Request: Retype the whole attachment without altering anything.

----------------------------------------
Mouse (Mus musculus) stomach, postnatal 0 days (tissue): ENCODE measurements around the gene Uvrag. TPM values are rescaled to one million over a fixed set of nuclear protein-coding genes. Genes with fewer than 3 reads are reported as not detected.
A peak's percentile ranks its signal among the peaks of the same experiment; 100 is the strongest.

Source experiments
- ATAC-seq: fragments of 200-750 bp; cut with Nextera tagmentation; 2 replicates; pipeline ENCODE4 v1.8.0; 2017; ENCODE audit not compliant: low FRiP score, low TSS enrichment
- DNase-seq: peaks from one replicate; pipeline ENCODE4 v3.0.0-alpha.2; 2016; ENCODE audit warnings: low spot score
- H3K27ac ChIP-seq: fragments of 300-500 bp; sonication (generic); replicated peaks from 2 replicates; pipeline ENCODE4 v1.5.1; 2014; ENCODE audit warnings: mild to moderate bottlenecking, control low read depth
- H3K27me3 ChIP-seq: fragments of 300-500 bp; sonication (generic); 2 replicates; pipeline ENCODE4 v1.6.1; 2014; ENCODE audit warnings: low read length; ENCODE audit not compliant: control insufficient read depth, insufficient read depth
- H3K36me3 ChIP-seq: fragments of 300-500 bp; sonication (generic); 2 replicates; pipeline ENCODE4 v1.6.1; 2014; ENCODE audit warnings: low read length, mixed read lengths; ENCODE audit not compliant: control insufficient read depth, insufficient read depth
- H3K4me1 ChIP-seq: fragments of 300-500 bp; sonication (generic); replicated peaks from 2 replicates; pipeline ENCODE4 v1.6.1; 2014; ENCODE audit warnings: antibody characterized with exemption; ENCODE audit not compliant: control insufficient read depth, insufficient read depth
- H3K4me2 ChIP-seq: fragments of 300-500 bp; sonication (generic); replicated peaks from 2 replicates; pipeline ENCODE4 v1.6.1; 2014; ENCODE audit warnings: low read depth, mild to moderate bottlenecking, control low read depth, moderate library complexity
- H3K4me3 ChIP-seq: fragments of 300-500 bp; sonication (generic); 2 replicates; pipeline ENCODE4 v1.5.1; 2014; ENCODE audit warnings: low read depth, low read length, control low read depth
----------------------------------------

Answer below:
Mouse (Mus musculus) stomach, postnatal 0 days (tissue): ENCODE measurements around the gene Uvrag. TPM values are rescaled to one million over a fixed set of nuclear protein-coding genes. Genes with fewer than 3 reads are reported as not detected.
A peak's percentile ranks its signal among the peaks of the same experiment; 100 is the strongest.

Source experiments
- ATAC-seq: fragments of 200-750 bp; cut with Nextera tagmentation; 2 replicates; pipeline ENCODE4 v1.8.0; 2017; ENCODE audit not compliant: low FRiP score, low TSS enrichment
- DNase-seq: peaks from one replicate; pipeline ENCODE4 v3.0.0-alpha.2; 2016; ENCODE audit warnings: low spot score
- H3K27ac ChIP-seq: fragments of 300-500 bp; sonication (generic); replicated peaks from 2 replicates; pipeline ENCODE4 v1.5.1; 2014; ENCODE audit warnings: mild to moderate bottlenecking, control low read depth
- H3K27me3 ChIP-seq: fragments of 300-500 bp; sonication (generic); 2 replicates; pipeline ENCODE4 v1.6.1; 2014; ENCODE audit warnings: low read length; ENCODE audit not compliant: control insufficient read depth, insufficient read depth
- H3K36me3 ChIP-seq: fragments of 300-500 bp; sonication (generic); 2 replicates; pipeline ENCODE4 v1.6.1; 2014; ENCODE audit warnings: low read length, mixed read lengths; ENCODE audit not compliant: control insufficient read depth, insufficient read depth
- H3K4me1 ChIP-seq: fragments of 300-500 bp; sonication (generic); replicated peaks from 2 replicates; pipeline ENCODE4 v1.6.1; 2014; ENCODE audit warnings: antibody characterized with exemption; ENCODE audit not compliant: control insufficient read depth, insufficient read depth
- H3K4me2 ChIP-seq: fragments of 300-500 bp; sonication (generic); replicated peaks from 2 replicates; pipeline ENCODE4 v1.6.1; 2014; ENCODE audit warnings: low read depth, mild to moderate bottlenecking, control low read depth, moderate library complexity
- H3K4me3 ChIP-seq: fragments of 300-500 bp; sonication (generic); 2 replicates; pipeline ENCODE4 v1.5.1; 2014; ENCODE audit warnings: low read depth, low read length, control low read depth